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The L-Word: Football's Go-To Bargaining Chip

Several NFL teams have threatened to move to L.A. after cities refused to give them money. The teams never do.


An NFL team is upset that taxpayers won’t hand over money to fix its stadium. Word gets out the team is pondering a move to Los Angeles.

If you guessed I’m talking about the Chargers, you’re right. If you guessed I’m talking about any other team, you’re right.

In recent months, both the Miami Dolphins and Carolina Panthers have followed the NFL’s time-honored tradition of threatening to take their talents to the nation’s second-largest television market to squeeze public dollars out of their respective cities.

The Dolphins lost out on state funding for a proposed stadium renovation earlier this month, and its CEO wouldn’t say whether the team was staying in Miami. In January, Panthers owner Jerry Richardson was invited to a private meeting of Charlotte’s City Council, where city staff warned that Los Angeles was lurking should Charlotte not help pay for stadium renovations. The team eventually struck a deal for $87.5 million in taxpayer money.

This kind of maneuvering has happened as a matter of course during the almost two decades since Los Angeles has been without a team. The specter of Los Angeles is the NFL’s leverage with other cities.

Sam Farmer of the L.A. Times described one of the most outlandish efforts in a December 2010 Q-and-A:

One of your best insights during the Los Angeles stadium search is that Los Angeles has more value to the NFL without a team than with one. Can you explain what leverage the NFL has with a team-less L.A.?

Los Angeles is a huge hammer for the league to hold out there — for any team to intimate that they might relocate to Los Angeles, which seems like a very real and natural possibility. It’s the nation’s second-largest market. We saw it with (Saints owner) Tom Benson in New Orleans, we saw it with (Colts owner) Jim Irsay in Indianapolis. Jim Irsay had his Colts plane at Van Nuys Airport with the Colts horseshoe logo on the tail section and it was parked there for a week uncovered, uncanvassed, or whatever you say.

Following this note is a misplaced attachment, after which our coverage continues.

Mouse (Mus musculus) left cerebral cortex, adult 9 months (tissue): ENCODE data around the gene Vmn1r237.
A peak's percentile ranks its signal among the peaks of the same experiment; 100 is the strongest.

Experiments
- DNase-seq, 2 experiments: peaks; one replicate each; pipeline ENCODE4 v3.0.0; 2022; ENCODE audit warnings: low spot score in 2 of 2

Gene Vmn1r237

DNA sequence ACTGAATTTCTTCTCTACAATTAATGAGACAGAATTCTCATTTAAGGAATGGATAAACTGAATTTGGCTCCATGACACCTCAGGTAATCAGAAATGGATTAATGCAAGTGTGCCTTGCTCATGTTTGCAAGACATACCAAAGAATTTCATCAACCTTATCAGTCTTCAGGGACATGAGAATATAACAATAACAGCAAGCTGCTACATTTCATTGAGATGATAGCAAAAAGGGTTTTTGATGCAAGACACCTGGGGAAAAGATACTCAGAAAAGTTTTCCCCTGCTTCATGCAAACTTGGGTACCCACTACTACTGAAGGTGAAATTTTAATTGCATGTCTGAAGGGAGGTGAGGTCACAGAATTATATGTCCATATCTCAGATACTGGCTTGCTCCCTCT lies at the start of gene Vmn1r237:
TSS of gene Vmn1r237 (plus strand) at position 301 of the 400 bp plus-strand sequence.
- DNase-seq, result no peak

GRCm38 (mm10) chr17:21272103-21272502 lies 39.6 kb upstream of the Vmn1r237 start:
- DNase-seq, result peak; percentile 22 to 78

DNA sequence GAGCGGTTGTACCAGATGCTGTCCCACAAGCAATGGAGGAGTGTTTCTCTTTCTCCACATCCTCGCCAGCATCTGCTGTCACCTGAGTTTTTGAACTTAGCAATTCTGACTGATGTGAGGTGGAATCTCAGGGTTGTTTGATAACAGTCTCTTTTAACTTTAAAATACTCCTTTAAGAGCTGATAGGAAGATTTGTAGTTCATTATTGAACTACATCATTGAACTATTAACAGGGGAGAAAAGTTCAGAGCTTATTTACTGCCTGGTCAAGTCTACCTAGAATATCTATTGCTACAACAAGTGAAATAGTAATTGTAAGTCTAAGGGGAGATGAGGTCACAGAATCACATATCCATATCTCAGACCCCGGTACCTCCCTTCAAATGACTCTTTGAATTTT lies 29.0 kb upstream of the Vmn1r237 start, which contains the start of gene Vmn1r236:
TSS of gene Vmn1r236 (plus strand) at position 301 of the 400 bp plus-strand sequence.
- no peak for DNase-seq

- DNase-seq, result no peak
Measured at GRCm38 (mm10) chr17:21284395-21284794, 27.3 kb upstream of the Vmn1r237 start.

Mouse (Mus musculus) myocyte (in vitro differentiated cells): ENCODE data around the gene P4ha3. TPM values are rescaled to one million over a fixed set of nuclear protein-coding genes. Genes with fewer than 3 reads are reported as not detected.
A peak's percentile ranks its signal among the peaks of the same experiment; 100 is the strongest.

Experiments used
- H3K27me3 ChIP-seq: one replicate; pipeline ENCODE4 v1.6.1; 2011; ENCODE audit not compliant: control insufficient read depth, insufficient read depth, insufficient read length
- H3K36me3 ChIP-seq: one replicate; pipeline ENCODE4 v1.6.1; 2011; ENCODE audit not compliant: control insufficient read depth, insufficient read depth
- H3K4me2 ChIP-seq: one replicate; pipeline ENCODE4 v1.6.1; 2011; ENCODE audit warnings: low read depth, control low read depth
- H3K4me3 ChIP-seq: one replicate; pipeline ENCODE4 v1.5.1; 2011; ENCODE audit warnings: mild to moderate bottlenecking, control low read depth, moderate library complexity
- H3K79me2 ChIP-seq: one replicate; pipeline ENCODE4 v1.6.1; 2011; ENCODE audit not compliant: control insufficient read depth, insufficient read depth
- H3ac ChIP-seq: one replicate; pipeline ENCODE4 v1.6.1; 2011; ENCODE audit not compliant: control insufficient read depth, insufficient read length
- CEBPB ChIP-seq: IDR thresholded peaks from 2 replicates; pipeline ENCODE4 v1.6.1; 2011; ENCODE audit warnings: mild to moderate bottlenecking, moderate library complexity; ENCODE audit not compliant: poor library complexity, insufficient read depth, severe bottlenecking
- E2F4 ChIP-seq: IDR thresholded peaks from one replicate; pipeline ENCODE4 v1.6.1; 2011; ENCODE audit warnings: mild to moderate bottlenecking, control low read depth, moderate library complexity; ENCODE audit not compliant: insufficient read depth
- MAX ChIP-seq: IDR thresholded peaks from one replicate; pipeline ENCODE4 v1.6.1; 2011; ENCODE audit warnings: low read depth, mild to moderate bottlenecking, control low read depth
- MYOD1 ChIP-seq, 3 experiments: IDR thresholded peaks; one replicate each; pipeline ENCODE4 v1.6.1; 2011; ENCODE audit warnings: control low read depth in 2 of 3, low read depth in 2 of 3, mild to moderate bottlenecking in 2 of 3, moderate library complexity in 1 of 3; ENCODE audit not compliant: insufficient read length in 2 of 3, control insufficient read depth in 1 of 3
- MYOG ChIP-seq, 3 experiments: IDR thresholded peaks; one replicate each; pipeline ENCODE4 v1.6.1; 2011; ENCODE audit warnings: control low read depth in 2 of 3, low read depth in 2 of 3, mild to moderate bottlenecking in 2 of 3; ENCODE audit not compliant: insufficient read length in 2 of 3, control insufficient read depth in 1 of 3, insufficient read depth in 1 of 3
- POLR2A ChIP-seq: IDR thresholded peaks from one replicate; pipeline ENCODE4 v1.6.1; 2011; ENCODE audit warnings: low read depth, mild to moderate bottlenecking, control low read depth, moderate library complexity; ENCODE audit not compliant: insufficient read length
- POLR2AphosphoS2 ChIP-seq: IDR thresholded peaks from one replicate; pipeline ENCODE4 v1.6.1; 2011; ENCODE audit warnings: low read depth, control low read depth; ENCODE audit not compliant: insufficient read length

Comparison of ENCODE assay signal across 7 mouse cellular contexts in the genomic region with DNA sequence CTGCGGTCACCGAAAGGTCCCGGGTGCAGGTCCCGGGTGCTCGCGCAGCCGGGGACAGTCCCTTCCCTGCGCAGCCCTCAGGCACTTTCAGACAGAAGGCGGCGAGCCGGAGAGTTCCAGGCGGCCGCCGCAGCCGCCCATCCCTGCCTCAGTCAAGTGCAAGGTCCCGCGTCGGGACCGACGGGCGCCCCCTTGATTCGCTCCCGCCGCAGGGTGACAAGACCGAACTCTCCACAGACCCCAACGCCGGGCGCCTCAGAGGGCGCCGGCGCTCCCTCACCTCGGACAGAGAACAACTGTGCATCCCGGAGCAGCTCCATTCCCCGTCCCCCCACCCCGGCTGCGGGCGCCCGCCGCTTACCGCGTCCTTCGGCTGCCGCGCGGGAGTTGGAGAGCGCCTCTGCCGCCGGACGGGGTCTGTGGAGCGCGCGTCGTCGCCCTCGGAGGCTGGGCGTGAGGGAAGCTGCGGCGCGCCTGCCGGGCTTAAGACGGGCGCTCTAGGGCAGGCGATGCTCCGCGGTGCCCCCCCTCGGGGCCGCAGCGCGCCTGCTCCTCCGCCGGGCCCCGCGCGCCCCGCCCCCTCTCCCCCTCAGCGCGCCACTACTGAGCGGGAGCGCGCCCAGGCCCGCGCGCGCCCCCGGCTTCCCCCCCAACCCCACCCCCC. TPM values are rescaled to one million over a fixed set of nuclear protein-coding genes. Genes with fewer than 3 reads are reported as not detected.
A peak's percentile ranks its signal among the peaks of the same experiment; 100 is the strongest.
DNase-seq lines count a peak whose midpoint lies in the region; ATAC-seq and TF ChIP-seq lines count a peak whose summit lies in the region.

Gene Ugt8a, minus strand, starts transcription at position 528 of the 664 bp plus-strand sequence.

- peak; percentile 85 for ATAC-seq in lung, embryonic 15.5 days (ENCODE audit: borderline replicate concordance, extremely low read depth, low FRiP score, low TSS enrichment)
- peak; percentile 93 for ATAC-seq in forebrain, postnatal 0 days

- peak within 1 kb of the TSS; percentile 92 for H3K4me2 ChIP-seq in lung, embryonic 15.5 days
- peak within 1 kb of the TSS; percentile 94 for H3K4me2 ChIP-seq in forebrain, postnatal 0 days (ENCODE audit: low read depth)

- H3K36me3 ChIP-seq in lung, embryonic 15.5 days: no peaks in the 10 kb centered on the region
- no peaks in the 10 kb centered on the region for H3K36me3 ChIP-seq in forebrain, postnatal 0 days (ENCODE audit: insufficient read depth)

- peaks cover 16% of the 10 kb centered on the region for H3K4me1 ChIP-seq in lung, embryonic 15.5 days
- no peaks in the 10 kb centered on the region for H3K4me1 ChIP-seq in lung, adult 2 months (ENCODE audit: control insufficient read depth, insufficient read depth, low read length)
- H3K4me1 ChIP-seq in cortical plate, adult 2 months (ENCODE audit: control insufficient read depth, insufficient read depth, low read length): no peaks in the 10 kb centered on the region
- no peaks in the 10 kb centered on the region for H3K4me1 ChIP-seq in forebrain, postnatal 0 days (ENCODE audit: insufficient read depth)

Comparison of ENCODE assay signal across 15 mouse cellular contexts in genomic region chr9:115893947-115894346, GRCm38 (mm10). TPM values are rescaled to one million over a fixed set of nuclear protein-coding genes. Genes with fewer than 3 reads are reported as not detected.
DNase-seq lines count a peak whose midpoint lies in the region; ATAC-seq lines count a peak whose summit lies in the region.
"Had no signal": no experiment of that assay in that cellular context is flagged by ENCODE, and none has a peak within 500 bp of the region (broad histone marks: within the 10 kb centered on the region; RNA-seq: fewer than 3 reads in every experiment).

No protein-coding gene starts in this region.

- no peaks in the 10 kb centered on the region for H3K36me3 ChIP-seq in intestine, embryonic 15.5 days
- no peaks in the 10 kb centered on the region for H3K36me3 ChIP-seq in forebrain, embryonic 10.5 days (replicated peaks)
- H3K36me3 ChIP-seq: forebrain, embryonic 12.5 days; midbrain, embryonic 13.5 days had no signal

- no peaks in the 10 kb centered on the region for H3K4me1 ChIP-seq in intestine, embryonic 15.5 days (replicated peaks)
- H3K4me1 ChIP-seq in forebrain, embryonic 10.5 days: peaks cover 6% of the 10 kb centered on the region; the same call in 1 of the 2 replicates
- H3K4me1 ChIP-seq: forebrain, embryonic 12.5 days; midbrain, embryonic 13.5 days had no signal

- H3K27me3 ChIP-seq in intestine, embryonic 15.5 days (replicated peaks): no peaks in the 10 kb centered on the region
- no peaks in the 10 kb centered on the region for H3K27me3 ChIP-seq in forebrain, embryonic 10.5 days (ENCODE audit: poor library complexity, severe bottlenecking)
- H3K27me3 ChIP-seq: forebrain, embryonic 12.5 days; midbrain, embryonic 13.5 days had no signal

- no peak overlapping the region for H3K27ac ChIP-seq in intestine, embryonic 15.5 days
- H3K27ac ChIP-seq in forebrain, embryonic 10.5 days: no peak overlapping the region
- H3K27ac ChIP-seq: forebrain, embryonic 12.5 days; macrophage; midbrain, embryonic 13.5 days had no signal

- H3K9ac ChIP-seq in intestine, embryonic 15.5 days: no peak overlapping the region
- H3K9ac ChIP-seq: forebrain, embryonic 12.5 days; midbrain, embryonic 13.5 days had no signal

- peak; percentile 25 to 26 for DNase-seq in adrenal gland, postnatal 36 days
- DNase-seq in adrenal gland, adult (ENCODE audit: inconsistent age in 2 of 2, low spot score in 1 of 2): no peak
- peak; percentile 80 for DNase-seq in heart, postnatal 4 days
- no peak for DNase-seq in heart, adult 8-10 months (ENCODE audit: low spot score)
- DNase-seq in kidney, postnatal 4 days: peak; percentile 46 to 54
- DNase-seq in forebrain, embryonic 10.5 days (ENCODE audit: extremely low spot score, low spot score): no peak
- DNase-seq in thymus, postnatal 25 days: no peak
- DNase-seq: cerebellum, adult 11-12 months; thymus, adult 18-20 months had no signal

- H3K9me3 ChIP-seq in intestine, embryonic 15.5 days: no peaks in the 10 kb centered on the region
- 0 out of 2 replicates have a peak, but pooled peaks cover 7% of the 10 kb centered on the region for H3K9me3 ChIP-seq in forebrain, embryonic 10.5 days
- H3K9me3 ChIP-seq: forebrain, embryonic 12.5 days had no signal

Their team plane?

Their team plane was parked.

He could have just been vacationing, he could have been visiting friends, he could have been doing anything, but it sent the message to Indianapolis that, “Wow, there’s a flirtation going on with Los Angeles. We better make a financial commitment to keep the Colts here.”

One of the reasons why the NFL will always hold out Los Angeles as a two-team market is because they don’t want to lose that leverage. If a team were to move to L.A., they don’t want to give up that trump card of, “We could still put another team there.”

When the Dolphins news came out, Farmer blasted recent speculation about teams moving.

Just two weeks ago, U-T San Diego sports columnist Kevin Acee insisted that the Chargers “will not wait forever” for a new stadium. He wrote:

The window of opportunity to get a stadium here is ajar. But we have learned that windows of opportunity don’t stay open very long with the Chargers.

If Acee was referring to the team’s declining ability to contend for a Super Bowl, he’s right. If he was referring to a stadium search, well, it’s been more than 10 years without much movement. That window’s pretty wide open.

San Diego has plenty of reasons to consider a new football stadium. The city losing $10 million-plus annually to run Qualcomm with tens of millions more in needed stadium fixes is a big one.

The team possibly moving to Los Angeles, however, isn’t one of them, at least for the foreseeable future.

Liam Dillon is a news reporter for Voice of San Diego. He covers how regular people interact with local government. What should he write about next?

Please contact him directly at or 619.550.5663.

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